Evolving Models and Ongoing Challenges for HIV Preexposure Prophylaxis Implementation in the United States

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Abstract

Background:

The use of preexposure prophylaxis (PrEP) for HIV prevention was approved by the Food and Drug Administration in 2012, but delivery to at-risk persons has lagged. This critical review analyzes the current state of PrEP implementation in the United States, by reviewing barriers and innovative solutions to enhance PrEP access and uptake.

Setting:

Clinical care settings, public health programs, and community-based organizations (CBOs).

Methods:

Critical review of recent peer-reviewed literature.

Results:

More than 100 papers were reviewed. PrEP is currently provided in diverse settings. Care models include sexually transmitted disease clinics, community health centers, CBOs, pharmacies, and private primary care providers (PCPs). Sexually transmitted disease clinics have staff trained in sexual health counseling and are linked to public health programs (eg, partner notification services), whereas PCPs and community health centers may be less comfortable counseling and feel time-constrained in managing PrEP. However, PCPs may be ideal PrEP providers, given their long-term relationships with patients, integrating PrEP into routine care. Collaborations with CBOs can expand PrEP care through adherence support and insurance navigation. Pharmacies can deliver PrEP, given their experience with medication dispensing and counseling, and may be more accessible for some patients, but to address other health concerns, liaisons with PCPs may be needed.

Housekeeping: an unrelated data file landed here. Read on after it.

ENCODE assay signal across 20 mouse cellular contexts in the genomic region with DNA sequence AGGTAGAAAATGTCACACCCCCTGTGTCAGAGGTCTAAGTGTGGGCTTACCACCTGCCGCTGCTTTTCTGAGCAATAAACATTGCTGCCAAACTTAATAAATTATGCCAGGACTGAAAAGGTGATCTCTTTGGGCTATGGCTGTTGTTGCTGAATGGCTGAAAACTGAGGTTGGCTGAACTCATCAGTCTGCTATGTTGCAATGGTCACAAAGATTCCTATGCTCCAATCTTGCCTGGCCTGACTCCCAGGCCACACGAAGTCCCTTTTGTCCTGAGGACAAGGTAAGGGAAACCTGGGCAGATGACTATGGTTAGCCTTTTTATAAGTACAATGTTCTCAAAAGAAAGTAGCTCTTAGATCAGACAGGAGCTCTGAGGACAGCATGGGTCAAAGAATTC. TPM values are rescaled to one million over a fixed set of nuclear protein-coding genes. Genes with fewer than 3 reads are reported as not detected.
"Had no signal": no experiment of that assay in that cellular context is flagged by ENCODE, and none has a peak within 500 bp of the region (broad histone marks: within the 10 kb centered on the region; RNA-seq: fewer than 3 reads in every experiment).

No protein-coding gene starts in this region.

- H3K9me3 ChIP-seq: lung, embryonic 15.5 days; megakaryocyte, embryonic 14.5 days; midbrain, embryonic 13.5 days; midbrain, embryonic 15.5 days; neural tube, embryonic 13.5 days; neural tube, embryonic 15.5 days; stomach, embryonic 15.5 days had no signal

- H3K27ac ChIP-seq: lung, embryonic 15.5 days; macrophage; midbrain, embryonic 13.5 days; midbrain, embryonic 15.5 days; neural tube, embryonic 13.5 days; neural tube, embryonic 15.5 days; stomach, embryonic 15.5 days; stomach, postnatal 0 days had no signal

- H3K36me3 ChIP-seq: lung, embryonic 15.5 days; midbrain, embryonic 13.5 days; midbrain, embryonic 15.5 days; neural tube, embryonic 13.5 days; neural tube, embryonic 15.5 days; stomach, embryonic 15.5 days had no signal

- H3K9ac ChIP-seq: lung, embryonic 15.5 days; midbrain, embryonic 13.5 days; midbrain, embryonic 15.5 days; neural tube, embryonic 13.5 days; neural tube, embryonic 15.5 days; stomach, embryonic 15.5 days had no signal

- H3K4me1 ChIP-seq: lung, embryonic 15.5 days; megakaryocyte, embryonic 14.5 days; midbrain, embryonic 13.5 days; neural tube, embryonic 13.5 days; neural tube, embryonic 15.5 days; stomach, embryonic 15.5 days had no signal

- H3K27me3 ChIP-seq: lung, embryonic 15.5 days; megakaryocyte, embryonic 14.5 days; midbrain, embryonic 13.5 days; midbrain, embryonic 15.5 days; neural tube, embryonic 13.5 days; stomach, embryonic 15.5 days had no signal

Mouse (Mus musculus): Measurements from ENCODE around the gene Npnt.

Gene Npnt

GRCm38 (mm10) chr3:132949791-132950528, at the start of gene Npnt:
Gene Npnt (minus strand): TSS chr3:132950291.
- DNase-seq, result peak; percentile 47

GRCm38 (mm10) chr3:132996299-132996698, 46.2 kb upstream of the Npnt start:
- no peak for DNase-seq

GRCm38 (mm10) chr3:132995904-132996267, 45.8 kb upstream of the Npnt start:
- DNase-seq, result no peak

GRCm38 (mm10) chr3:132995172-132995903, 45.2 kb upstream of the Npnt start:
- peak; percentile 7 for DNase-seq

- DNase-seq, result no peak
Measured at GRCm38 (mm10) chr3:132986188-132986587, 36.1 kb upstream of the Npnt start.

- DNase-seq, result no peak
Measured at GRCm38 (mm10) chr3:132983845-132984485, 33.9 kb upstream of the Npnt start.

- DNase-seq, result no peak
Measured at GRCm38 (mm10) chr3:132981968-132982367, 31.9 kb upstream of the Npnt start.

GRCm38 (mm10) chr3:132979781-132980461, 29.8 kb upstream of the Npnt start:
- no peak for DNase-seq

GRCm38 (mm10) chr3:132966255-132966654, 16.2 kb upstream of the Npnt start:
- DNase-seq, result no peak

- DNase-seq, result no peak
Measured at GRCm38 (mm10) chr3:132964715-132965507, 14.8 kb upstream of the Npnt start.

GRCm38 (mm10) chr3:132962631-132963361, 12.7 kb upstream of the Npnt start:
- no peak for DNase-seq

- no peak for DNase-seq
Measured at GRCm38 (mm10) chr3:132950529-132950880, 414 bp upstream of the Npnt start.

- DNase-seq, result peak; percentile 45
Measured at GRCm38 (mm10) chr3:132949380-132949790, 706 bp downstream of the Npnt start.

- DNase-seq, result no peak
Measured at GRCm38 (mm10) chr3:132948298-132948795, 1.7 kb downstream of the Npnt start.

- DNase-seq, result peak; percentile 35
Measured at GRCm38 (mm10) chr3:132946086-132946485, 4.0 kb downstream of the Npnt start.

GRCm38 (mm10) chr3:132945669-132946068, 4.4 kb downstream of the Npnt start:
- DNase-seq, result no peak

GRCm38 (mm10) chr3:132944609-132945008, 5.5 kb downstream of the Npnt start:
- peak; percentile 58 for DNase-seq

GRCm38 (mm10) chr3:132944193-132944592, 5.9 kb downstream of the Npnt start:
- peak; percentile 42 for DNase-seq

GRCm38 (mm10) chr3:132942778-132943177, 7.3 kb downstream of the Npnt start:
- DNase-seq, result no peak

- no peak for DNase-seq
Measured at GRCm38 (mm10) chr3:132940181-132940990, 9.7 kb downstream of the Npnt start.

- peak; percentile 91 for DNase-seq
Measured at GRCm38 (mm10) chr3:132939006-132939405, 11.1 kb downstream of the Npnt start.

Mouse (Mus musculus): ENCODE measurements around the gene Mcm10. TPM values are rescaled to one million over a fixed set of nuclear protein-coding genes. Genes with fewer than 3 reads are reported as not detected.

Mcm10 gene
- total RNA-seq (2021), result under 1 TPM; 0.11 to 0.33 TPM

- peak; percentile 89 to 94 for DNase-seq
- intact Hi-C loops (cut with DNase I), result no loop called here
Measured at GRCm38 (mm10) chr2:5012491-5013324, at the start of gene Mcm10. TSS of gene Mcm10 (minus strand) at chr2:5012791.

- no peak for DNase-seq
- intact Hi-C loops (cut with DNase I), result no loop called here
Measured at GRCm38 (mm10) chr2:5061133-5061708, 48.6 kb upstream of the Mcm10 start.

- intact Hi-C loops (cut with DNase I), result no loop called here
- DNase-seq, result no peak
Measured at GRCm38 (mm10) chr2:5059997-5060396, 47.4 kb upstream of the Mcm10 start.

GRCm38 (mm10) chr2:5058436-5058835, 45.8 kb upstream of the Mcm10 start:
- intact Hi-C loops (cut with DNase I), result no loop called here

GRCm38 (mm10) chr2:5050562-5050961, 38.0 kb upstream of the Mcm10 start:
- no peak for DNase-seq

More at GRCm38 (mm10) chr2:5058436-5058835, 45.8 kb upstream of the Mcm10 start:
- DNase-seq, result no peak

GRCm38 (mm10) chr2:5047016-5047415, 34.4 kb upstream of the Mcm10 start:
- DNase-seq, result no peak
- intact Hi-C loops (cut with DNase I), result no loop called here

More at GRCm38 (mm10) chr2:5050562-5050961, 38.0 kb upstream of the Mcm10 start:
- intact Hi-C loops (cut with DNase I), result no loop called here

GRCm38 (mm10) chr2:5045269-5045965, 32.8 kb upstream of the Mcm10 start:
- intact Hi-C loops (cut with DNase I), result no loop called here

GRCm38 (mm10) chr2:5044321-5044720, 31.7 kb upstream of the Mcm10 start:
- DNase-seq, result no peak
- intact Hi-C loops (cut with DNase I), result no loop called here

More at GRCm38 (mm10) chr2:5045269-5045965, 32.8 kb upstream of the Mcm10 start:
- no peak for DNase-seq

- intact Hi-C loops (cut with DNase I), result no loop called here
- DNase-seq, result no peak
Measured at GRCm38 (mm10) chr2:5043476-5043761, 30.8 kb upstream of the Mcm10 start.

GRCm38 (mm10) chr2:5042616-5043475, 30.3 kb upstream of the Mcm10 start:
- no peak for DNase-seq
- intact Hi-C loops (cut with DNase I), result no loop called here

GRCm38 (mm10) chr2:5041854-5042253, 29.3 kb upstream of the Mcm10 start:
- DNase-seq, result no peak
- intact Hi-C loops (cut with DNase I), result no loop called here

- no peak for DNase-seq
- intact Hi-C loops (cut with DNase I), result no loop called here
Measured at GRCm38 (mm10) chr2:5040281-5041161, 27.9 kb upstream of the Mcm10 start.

Conclusions:

PrEP implementation in the United States is moving forward with the development of diverse models of delivery. Optimal scale-up will require learning about the best features of each model and providing choices to consumers that enhance engagement and uptake.

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